Our Chief Executive, Jaine Stannard, summarises what a hugely demanding year 2020 has been for School-Home Support. She also gives a vision for what 2021 will look like…
2020 has been a really challenging year for the families we work with. While the COVID-19 pandemic has shone a light on the inequalities that people in this country have been facing for years, it has also exacerbated these inequalities.
Demand for our services at SHS have quadrupled since the first lockdown was announced in March. Our team have had to work harder than ever to ensure that children can continue to learn. Our team, who we successfully petitioned the government to classify as key workers, provided personalised support to more than 1,150 children & families as part of our COVID-19 response.
We also did a huge amount of work to ensure that families living in digital poverty (without access to laptops or internet) got connected so they could continue to learn, despite schools being closed. In the first week of lockdown alone we identified 130 families in support. To date we’ve supported over 200 families, and more equipment is being sent out every week. This was all achieved thanks to our partnership with the Bloomfield Trust, the Pears Foundation, the Raspberry Pi Foundation and others.
One particular family has been on my mind in 2020 is Majesty and her daughter Cynthia. When SHS first met them they were living in poor and unsafe housing, in fear of domestic abuse with Cynthia often not attending school. Due to the support delivered by Julie, our fantastic Practitioner, this is no longer the case. After achieving high school attendance this term, Cynthia and her mum will be spending their first Christmas in their new accommodation safe, happy, resilient and looking forward to a very positive 2021.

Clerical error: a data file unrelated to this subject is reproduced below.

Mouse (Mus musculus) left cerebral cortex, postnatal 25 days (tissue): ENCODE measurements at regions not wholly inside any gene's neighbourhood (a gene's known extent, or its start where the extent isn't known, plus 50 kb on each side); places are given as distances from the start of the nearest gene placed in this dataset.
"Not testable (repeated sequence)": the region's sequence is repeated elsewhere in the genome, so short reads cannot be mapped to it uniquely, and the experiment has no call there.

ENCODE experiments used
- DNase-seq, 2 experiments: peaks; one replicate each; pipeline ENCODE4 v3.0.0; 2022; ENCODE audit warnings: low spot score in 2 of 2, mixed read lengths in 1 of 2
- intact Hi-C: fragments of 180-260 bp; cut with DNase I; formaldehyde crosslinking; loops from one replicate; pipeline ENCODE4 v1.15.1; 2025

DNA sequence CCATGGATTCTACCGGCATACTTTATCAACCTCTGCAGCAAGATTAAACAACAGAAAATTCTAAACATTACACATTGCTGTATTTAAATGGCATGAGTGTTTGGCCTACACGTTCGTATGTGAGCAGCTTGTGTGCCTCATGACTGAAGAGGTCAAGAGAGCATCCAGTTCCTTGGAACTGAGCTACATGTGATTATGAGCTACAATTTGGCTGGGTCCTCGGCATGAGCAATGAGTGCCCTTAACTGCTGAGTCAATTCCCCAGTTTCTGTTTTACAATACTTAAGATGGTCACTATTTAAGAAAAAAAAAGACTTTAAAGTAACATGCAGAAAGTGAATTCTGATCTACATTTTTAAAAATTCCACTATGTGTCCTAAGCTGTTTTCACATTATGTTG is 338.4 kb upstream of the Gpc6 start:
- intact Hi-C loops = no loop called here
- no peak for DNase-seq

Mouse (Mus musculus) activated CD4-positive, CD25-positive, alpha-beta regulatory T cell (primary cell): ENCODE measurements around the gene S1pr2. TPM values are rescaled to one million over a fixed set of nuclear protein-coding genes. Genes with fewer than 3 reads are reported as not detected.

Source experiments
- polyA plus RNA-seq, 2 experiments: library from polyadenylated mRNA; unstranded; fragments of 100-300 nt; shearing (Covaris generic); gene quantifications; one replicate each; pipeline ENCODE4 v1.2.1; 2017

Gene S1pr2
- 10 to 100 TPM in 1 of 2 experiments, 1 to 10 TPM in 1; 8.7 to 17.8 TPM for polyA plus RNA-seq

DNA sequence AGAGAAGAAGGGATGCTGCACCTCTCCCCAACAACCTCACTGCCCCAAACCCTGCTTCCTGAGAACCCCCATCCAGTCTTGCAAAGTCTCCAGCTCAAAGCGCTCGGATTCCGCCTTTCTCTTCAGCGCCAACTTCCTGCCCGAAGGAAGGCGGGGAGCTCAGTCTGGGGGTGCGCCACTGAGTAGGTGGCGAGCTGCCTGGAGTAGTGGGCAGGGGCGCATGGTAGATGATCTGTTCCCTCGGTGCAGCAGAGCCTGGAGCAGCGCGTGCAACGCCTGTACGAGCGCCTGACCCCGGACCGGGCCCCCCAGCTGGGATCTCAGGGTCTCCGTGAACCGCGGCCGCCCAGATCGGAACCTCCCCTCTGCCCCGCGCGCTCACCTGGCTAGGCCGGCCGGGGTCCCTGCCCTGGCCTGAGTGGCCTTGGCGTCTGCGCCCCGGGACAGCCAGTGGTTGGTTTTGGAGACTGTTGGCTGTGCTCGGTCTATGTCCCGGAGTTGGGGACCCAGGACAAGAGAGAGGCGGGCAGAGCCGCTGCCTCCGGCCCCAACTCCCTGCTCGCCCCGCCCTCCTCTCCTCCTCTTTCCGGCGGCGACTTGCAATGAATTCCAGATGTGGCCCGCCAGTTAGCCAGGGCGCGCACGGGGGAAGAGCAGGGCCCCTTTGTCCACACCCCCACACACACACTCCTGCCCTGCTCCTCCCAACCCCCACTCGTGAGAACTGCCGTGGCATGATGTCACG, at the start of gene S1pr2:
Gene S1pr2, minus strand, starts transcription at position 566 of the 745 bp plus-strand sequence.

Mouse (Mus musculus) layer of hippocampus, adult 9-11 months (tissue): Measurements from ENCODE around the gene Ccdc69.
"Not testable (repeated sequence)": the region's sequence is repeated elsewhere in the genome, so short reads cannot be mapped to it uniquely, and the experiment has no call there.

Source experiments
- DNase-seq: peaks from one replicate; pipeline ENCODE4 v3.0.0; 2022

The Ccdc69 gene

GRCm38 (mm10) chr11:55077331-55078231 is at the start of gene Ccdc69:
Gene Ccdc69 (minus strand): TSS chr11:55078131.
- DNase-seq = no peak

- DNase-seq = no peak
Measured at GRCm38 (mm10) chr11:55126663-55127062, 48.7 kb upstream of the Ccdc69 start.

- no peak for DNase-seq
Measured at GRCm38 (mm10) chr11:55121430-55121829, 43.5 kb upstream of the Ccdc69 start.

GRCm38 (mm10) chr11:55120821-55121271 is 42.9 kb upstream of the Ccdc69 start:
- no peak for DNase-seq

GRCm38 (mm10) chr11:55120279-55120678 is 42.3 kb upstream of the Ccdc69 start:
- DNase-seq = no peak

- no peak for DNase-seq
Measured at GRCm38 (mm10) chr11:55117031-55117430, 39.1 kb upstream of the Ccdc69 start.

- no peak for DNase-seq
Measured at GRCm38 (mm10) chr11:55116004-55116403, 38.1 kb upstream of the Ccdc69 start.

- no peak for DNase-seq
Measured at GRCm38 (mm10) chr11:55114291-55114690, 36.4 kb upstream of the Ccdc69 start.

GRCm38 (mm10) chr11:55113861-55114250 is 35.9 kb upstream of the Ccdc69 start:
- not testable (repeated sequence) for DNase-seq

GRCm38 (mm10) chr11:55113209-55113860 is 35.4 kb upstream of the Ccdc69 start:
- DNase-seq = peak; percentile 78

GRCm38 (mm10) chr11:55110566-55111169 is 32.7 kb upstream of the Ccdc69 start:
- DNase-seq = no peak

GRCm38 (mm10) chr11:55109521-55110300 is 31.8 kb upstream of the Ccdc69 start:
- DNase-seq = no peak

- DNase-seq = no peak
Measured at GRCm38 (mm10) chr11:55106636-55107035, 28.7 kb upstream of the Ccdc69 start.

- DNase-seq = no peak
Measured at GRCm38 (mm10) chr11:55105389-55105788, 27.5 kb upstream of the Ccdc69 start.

Our Impact Report highlights some of the incredible achievements we’ve had this year. You can read it here.
A forward look at 2021
A few days ago, the National Education Union (NEU) called on the government to delay the school return in January by two weeks. Protecting children must come first – but we must ensure that measures are in place to enable the most vulnerable children to continue to access their education.
The criteria used to categorise families as “vulnerable” last time was too narrow. We want this to be widened to include those children where there are indicators of emerging difficulties or additional needs. These needs can include anything that affects the health, development, wellbeing and safety of children and young people, for example: complex needs that the family cannot deal with, or meet on their own.
If the term is delayed by two weeks, we are also calling on the government to provide clear and robust direction to schools, and to ensure that school staff are protected as much as is possible also.
Thank you to our supporters
While 2020 may have been the most challenging year we’ve ever faced at SHS, we’ve been able to help so many families (an additional 1,701 families up until September – very likely many more up until December) because of our incredible supporters. As you well know, the work we do transforms the lives of vulnerable children, and helps to build brighter futures. Thank you for your support, and I wish you all happy holidays and a happy new year!